Doyle & “The Arabian Nights”

by Peter Adrian Behravesh

The true history of the Nights is difficult to trace. While fragments date back to the ninth century, the oldest complete edition is a fourteenth-century Syrian manuscript. But many of the tales are, in fact, much older, tracing their origin to a Persian precursor, Hezar Afsaneh (“the thousand tales”), which was supposedly composed for the Persian queen Homay. In the early eighth century CE, this collection was translated into Arabic (along with tales from India) as ʿAlf Layla (“the thousand nights”). Then, in Iraq, in the ninth and tenth centuries, Arab tales were added to this Persian/Indian core. Starting in the thirteenth century, more stories were added in Syria and Egypt.

Sadly, in the eighteenth and nineteenth centuries, when these stories were translated into languages like French and English (most notably by Antoine Galland and Richard F. Burton), a layer of Orientalism was added as well. Galland’s French translation introduces some of the most famous tales, such as Aladdin and Ali Baba and the Forty Thieves, which he heard from a Syrian storyteller named Hanna Diyab. No versions of these tales exist in Arabic prior to Galland’s translation. Moreover, Galland worked from a single Arabic manuscript and omitted much of the eroticism and all of the poetry of the original. Despite this, many other European translators based their versions off of Galland’s, rather than the surviving Arabic sources. Whereas Burton’s English translation, while comprehensive (he openly mocked Galland’s version as an “abbreviation and adaptation”), has its own problems, not the least of which are the racism and misogyny it introduces into the text. This translation (published in 1888) is likely the one Doyle was most familiar with, at least by the time “The Terror of Blue John Gap” was published.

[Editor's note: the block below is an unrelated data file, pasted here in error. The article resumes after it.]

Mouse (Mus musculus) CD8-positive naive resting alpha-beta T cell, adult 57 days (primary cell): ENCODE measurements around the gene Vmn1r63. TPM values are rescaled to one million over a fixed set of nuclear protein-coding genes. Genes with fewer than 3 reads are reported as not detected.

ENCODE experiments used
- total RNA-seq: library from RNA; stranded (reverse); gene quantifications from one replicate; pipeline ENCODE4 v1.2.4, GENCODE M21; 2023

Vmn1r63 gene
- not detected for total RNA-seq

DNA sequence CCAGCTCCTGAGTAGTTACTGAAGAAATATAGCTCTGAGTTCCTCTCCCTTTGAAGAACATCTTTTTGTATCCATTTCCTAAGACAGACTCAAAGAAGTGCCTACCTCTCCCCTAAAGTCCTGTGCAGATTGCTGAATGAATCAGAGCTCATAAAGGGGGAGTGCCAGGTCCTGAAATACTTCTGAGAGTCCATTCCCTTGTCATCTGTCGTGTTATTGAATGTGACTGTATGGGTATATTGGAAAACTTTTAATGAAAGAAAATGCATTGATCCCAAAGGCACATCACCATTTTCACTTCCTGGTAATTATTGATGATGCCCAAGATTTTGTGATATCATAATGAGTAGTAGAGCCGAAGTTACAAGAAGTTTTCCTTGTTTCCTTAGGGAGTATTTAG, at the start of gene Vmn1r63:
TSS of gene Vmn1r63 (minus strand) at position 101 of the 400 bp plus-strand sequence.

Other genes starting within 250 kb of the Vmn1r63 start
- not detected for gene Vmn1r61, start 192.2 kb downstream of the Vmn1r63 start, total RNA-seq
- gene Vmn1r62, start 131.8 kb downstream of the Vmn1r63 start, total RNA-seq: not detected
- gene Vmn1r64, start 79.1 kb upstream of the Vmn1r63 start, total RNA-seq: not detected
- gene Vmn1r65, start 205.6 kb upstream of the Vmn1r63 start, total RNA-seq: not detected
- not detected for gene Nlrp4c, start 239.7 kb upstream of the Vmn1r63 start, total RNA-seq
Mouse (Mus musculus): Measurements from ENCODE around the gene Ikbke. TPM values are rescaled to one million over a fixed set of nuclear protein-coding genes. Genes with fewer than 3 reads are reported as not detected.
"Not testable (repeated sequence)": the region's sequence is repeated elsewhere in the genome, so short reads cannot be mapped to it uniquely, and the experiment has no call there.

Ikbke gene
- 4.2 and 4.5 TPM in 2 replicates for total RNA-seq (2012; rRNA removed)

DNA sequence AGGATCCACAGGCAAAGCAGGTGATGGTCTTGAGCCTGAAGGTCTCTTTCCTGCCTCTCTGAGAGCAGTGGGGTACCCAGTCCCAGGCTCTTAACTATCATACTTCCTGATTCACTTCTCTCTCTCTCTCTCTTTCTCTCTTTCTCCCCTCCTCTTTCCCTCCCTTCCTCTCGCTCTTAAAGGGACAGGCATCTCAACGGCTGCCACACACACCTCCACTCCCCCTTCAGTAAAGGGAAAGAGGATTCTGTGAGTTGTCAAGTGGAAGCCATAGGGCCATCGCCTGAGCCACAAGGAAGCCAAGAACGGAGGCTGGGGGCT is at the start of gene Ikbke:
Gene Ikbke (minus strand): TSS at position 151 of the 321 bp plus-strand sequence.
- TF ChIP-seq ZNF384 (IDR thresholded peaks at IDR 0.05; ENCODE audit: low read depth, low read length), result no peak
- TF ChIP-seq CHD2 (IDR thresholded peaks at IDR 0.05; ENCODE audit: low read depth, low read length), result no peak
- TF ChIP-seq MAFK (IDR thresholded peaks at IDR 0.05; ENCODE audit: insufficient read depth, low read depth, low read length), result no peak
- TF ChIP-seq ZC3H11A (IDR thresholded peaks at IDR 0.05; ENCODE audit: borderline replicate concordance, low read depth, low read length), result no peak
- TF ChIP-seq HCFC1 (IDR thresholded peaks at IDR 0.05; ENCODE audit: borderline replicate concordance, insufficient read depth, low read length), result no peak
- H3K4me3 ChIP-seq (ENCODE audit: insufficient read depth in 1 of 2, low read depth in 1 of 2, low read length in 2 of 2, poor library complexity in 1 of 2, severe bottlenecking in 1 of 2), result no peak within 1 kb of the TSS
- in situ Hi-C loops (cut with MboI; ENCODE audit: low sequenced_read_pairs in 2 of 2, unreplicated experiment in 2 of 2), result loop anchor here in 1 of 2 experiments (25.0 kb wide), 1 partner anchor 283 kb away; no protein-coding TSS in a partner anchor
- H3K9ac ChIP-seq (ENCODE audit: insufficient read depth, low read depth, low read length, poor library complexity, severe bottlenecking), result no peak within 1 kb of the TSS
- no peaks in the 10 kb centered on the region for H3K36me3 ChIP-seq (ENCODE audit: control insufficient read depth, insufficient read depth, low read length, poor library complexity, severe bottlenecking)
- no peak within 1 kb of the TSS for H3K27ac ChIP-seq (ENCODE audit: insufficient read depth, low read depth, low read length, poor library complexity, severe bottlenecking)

Thankfully, modern translators like Husain Haddawy and Yasmine Seale are correcting the record with fresh translations that no longer cater to a Western gaze. With any luck, these translations will encourage a new generation of Nights readers to fall in love with Shahrazad’s many magnificent and magical tales.

Copyright 2022 Peter Adrian Behravesh


Peter Adrian Behravesh is an Iranian-American musician, writer, editor, audio producer, and narrator. For these endeavors, he has won the Miller and British Fantasy Awards, and has been nominated for the Hugo, Ignyte, Stabby, and Aurora Awards. His interactive novel, Heavens' Revolution: A Lion Among the Cypress, is forthcoming from Choice of Games, and his essay, “Pearls from a Dark Cloud: Monsters in Persian Myth,” is forthcoming in The Oxford University Press Handbook of Monsters in Classical Myth. When he isn’t crafting, crooning, or consuming stories, Peter can usually be found hurtling down a mountain, sipping English Breakfast, and sharpening his Farsi.